Observations on the Western Australian Senate Result
by David Archibald
28 May 2019
As at 26th May, this is how the minor parties on the right polled in the Senate for WA in the 2019 election:
There is a quota for one senator in the total. These are people who want more than the slop that the Liberals keep serving up. But at the moment they will have nobody representing them in parliament.
Most of these parties will fall beside the wayside by the next election. What is going to happen from here?
With respect to Pauline’s party, it burst back on the scene in the 2016 election due to Pauline’s brand name. But Pauline is not interested in policy and didn’t do anything original. We know she is not interested in defence because she failed to read a book on defence I had written and given her a copy of. Then again nobody in Parliament at the moment is interested in defence, including the new defence minister.
The puff has also gone out of Pauline’s state representation in WA. Only one of the three elected to the upper house in the last election turned out to be any good (Robin Scott). It is most likely that Pauline’s party will not have candidates for WA in the next federal election. So that is a big chunk of quota looking for a home.
That said, it is interesting that the One Nation website had the best discussion of climate and energy policy of any party, including detailed discussion of the science. The major parties still are quite happy to thrash the economy with carbon taxes without any understanding of why they are doing it -– thus Tanya Plibersek didn’t know the answer to Alan Jones’ question of the percentage of carbon dioxide in the atmosphere.
Fraser Anning’s party had a late start in WA, and polled in the middle of the pack. What happens from here depends upon the party being able to build its supporter base. It is still only two months old.
Clive Palmer’s party, United Australia, did not get any traction despite spending $254 per Senate vote across the country. Clive cooked his goose when he was first elected by not having any principles. When the Liberals were going to wind up the parasitic Clean Energy Finance Corporation, the forces of darkness flew in someone even larger than Clive to talk him around – Al Gore. The Australian public saw straight through Clive and kept on walking. He won’t be back, so that is 0.12% of a quota looking for a home.
Australian Christians are consistent at their vote level and will be back next time.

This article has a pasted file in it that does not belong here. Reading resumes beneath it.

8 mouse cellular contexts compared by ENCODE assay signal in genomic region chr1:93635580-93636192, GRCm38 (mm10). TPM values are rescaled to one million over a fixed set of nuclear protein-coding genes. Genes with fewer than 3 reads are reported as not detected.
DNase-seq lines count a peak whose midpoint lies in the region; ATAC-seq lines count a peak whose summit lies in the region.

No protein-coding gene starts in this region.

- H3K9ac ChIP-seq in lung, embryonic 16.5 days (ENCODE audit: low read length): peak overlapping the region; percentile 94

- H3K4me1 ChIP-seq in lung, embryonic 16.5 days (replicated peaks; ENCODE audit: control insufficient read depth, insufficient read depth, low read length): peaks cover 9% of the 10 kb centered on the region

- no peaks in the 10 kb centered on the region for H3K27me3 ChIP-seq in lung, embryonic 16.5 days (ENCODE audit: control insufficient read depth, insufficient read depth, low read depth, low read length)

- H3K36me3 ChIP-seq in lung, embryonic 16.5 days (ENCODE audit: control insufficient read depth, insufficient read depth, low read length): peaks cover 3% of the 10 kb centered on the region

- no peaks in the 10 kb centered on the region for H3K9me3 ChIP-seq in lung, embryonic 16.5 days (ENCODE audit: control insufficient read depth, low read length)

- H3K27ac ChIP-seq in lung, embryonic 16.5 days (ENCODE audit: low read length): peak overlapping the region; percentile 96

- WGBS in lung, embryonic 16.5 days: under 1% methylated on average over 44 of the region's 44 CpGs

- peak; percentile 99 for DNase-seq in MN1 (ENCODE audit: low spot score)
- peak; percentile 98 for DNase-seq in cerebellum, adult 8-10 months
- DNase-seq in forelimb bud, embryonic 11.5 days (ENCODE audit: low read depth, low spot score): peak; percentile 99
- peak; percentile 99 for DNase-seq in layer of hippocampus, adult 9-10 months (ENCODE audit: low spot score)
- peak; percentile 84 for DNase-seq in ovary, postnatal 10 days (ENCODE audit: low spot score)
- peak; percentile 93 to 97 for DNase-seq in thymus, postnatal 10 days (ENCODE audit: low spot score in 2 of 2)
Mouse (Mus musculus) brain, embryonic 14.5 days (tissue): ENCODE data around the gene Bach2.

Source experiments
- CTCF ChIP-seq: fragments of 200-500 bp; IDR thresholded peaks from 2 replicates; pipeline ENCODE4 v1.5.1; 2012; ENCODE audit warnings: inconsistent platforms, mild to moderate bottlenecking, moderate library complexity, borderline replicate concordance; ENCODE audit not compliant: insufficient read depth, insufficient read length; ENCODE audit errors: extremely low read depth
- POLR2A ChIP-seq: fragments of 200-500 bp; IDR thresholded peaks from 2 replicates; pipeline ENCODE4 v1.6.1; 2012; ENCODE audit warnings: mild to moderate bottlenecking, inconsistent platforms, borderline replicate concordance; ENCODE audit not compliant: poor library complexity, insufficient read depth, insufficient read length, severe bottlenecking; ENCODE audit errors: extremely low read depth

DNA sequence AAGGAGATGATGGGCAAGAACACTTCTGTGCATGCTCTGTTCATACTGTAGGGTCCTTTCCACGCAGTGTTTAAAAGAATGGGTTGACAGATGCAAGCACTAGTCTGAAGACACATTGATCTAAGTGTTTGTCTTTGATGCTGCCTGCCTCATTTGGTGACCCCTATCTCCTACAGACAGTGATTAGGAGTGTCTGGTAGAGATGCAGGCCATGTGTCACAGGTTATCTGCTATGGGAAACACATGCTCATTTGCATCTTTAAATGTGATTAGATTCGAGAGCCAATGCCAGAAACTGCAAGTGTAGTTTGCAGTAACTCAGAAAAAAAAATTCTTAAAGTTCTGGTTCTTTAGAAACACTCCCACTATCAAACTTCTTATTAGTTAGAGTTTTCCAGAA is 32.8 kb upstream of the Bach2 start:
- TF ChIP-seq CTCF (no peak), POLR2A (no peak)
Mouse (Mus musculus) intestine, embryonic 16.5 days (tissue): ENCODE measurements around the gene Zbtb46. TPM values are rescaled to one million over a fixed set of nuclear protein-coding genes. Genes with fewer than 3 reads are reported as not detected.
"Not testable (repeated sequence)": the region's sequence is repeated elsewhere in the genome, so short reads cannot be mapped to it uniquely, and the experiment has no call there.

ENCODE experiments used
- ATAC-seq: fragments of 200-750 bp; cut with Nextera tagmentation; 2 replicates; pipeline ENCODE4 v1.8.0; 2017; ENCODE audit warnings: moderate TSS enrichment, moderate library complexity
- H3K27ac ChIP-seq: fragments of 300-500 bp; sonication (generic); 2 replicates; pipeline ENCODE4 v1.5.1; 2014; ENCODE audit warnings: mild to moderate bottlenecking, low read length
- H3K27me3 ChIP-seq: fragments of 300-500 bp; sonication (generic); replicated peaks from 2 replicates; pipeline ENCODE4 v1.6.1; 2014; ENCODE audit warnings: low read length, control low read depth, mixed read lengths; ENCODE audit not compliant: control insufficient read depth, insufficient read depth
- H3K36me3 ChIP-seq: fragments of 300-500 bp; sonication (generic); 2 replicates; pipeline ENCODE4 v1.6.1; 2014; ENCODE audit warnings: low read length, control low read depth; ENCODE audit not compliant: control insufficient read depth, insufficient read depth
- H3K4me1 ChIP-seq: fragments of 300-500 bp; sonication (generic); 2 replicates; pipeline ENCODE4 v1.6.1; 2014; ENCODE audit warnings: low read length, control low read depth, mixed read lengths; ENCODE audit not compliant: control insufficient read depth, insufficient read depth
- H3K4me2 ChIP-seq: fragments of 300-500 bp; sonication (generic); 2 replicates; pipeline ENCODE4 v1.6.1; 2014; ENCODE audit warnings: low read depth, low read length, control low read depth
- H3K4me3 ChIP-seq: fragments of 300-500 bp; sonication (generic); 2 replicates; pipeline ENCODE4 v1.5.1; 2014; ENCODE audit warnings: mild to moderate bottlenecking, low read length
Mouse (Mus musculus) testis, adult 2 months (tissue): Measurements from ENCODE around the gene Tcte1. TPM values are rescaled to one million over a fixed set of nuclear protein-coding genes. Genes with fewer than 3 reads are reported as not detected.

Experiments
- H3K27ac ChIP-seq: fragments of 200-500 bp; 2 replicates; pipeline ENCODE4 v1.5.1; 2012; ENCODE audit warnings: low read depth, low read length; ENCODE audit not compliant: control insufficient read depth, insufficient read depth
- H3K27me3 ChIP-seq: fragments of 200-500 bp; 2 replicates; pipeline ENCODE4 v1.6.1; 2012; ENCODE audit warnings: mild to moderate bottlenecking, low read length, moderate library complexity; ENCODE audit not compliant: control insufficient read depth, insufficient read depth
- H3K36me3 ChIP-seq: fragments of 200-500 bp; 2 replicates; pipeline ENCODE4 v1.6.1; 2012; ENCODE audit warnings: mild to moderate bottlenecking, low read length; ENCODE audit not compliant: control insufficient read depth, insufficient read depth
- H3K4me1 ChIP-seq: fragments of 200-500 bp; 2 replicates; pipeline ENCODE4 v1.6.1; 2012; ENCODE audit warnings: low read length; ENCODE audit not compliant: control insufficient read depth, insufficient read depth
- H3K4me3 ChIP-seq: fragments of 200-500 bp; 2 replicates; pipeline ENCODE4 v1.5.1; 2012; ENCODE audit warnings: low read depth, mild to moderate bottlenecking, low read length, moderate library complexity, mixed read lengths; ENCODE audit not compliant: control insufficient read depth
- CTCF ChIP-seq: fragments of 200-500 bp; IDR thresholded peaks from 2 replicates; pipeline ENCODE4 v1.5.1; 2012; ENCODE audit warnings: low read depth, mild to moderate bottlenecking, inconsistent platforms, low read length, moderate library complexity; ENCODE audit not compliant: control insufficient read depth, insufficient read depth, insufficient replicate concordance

You could see that the Australian Conservatives had plenty of money this election, because they had a lot of corflutes and other advertising out. But none of their corflutes were stolen or damaged because the public understood that the Australian Conservatives were harmless. They had a slogan like “Be sensible”. No traction and this party will disappear.
The Liberal Democrats have been running on fumes left from Senator Leyonhjelm’s time in the Senate. Libertarians tend to have unrealistic expectations of human nature and tend to be too doctrinaire to get along with. But that is still 7,731 souls who will need to find a home.
The Shooters etc. are good people, but have no interest in much beyond shooting and fishing when they are not farming. They are a reaction to the greenies running government departments continually impinging on their lifestyle. They may stay around but are self-limiting due to their limited interests.
The Great Australia party was One Nation’s first senator from WA, Rod Culleton, on some mission to fix the constitution. No traction.
The Yellow Pests was the Australian Liberty Alliance recycled from the 2016 election. Such pestilential people got the result they deserved.
Which leaves the National Party. While they are supposed to be right wing farmers looking out for the interests of hardworking farm folk, the National Party has drifted to the left over the years. Under Brendan Grylls, their state leader up to the 2017 election, they tried to outflank Labor on the left to get the Aboriginal vote. For this election they had a button saying ‘Climate’ on their website but when you pressed it, nothing happened. They have no principles and thus are losing traction. It is just a party of opportunists now. They put in a big effort this election and didn’t get anybody up, polling only twice as much as Fraser Anning’s party.
While we are all relieved that Labor didn’t win the 2019 election, we also realise that the Liberals will drift over the next three years and the public will even more sick of them going into the 2022 election. There may be a lot of people who voted Liberal this time who will want more substance next time. There is a basic litmus for our politicians –- if they want to repeal the National Greenhouse and Energy Reporting Act (the basis of all the carbon taxes and renewables legislation) then they want to country to prosper; if not, they want Australia to go backwards.
And there will be near one senate quota in WA looking for a home come the 2022 election.
David Archibald is the author of American Gripen: The Solution to the F-35 Nightmare